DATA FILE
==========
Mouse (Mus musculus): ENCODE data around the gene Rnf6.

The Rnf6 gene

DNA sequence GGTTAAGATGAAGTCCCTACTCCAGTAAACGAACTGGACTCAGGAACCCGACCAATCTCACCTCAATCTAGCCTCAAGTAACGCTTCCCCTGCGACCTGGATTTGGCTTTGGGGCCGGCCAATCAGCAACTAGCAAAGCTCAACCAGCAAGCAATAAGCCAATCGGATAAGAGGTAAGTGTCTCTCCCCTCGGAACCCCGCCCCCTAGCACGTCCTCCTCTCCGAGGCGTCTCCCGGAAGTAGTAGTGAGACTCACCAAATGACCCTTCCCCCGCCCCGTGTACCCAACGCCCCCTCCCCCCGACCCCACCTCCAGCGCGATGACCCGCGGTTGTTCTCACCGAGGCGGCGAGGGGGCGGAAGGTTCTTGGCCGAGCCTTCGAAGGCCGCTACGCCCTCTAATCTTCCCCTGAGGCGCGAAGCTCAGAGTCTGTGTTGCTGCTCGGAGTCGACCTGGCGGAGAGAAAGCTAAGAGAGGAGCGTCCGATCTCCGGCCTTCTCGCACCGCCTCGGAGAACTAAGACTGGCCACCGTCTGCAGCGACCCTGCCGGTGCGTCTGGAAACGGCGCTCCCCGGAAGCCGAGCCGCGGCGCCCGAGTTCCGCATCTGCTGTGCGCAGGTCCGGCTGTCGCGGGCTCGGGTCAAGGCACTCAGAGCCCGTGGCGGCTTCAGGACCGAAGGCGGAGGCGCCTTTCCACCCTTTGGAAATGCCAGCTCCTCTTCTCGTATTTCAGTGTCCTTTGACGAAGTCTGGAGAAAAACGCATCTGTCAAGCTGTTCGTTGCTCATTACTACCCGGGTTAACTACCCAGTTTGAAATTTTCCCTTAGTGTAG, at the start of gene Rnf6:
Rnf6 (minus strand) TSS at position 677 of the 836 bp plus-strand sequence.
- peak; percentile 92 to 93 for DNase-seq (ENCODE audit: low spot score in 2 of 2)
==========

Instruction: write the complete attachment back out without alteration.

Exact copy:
Mouse (Mus musculus): ENCODE data around the gene Rnf6.

The Rnf6 gene

DNA sequence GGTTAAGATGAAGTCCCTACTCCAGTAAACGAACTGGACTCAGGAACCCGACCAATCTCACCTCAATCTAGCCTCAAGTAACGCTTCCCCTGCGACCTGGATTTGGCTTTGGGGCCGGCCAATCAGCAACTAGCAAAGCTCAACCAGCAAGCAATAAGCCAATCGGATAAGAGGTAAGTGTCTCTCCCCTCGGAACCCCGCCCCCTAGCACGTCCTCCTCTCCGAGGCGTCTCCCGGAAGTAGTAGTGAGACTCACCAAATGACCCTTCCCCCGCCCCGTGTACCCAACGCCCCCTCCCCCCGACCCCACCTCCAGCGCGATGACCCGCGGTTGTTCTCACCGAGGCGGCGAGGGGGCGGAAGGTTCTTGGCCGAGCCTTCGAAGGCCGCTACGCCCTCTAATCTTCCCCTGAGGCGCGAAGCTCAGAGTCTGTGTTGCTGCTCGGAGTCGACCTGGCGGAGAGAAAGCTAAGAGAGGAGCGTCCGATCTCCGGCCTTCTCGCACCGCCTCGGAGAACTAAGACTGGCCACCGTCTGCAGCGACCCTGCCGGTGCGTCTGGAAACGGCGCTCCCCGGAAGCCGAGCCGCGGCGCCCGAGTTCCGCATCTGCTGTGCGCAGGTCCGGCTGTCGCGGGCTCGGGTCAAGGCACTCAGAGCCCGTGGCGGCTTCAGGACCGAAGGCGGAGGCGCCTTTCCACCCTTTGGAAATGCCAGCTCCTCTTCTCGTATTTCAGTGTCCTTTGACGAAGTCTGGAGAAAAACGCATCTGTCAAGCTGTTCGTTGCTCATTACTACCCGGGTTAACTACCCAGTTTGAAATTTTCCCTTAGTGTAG, at the start of gene Rnf6:
Rnf6 (minus strand) TSS at position 677 of the 836 bp plus-strand sequence.
- peak; percentile 92 to 93 for DNase-seq (ENCODE audit: low spot score in 2 of 2)